Custom Command and Control Protocol

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8 hours 39 minutes
Video Transcription
hello and welcome to another application of the minor attack framework discussion. Today, we're going to be looking at custom command and control protocols, so today's objectives are as follows we're going to be looking at describing for you custom command and control protocol. As it's laid out in the minor tech framework,
we're going to squeeze
a piece of malware or common command and control tool in the middle. We'll talk mitigation techniques and detection technique as well. So let's go ahead and jump right in
custom command and control protocol as laid out in minor threat, actors made communicate using Custom C to commanding control protocols instead of using existing standard application layer protocol.
This can include using raw sockets on top of fundamental protocols provided my TCP i P or another standard network stat.
Now, an example of this is Nyad, which is a Trojan used by elder would to open a backdoor uncompromised hosts. Campaigns with Nyad may be traced back as early as 2010 nyah drops files that make registry changes align. It's different components to launch automatically.
Port 443
is used to create a backdoor where instructions can be issued to launch attacks and upload collected files. So that is just one of many examples of some custom command and control software that is being used out there right now.
Mitigation techniques for command and control traffic can include things like filtering network traffic to look for odd protocols. So things that are out of the norm nips or network intrusion prevention can be used to stop comin attacks and look for indicators of compromise. Which will this system will automatically block some of those attempts
and then use of network segmentation to slow Attackers down or to keep critical systems separate from other network systems In this type of limitation, again just makes it that much harder for through an actor to move through the network and not be detected.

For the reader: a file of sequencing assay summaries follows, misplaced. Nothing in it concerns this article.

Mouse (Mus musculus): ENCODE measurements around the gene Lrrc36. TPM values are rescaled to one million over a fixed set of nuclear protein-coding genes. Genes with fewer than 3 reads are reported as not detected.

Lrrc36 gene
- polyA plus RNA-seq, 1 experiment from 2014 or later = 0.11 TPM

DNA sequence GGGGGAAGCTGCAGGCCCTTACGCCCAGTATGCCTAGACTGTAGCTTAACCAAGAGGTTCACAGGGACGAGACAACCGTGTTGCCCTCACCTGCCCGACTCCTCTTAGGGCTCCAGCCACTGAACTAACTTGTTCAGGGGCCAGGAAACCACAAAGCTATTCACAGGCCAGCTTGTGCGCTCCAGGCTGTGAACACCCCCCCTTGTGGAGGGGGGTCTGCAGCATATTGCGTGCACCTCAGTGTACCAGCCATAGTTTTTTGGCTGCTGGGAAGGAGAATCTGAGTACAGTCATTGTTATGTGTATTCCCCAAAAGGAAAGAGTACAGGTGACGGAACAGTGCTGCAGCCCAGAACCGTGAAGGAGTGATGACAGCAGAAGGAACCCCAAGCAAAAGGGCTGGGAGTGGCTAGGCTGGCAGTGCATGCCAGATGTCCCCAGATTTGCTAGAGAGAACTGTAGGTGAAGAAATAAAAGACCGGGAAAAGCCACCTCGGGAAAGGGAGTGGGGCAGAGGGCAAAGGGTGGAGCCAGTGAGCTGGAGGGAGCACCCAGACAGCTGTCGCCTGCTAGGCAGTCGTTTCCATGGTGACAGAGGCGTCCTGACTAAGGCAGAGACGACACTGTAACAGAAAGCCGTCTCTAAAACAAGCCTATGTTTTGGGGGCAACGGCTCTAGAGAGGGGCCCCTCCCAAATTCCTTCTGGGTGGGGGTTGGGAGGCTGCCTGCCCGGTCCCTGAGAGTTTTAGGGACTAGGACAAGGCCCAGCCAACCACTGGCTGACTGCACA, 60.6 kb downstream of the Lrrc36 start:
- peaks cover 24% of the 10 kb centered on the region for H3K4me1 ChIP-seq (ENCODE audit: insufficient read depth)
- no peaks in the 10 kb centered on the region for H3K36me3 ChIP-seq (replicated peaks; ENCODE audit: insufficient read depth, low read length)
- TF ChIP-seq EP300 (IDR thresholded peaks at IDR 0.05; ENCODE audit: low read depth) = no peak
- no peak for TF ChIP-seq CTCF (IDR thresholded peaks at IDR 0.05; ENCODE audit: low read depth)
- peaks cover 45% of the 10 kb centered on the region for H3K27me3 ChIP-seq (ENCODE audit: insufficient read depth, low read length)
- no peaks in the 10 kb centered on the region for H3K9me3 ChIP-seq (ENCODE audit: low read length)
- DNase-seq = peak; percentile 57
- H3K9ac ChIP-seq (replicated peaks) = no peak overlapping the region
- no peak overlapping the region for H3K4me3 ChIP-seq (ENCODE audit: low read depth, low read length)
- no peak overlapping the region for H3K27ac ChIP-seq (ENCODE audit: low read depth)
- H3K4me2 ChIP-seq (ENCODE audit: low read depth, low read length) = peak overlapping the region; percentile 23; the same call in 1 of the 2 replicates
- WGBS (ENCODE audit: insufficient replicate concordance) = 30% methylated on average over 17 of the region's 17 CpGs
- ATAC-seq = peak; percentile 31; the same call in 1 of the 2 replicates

Detection techniques can include things like reviewing ICMP messages and other protocols. Again, looking for abnormal data sets again packets that are abnormally sized or perfectly spaced out and chopped up into maybe similar sizes across a period of time.
But you would have to again have a good baseline there and understand how your network
communications are looking on a day to day basis to be able to do a comparison and potentially find this anomalous traffic.
Now let's do a quick check on learning
command and control protocols. Allow end users to remotely control their systems.
All right, well, if you need additional time, please pause the video. In this instance, command and control protocols allow threat actors to remotely control in user systems. So in this case, this is a false statement.
Command and control protocols are not coming used by end users to control their systems.
So let's go ahead and jump into our summary for two days discussion. We describe custom commanding control protocol as far as how it looks in the minor attack framework. We squeezed in a tool named Nyad and just looked at its capability at a very high level. We looked at mitigation techniques such as network intrusion prevention, too.
Stop some of these attack attempts
and we looked at detection techniques such as reviewing uncommon ICMP traffic or ways in which that traffic could be manipulated again, keeping in mind that you have to have a general awareness of your network and the types of traffic it produces to really make this beneficial.
So what? That I want to thank you for your time today and I look forward to seeing you again.
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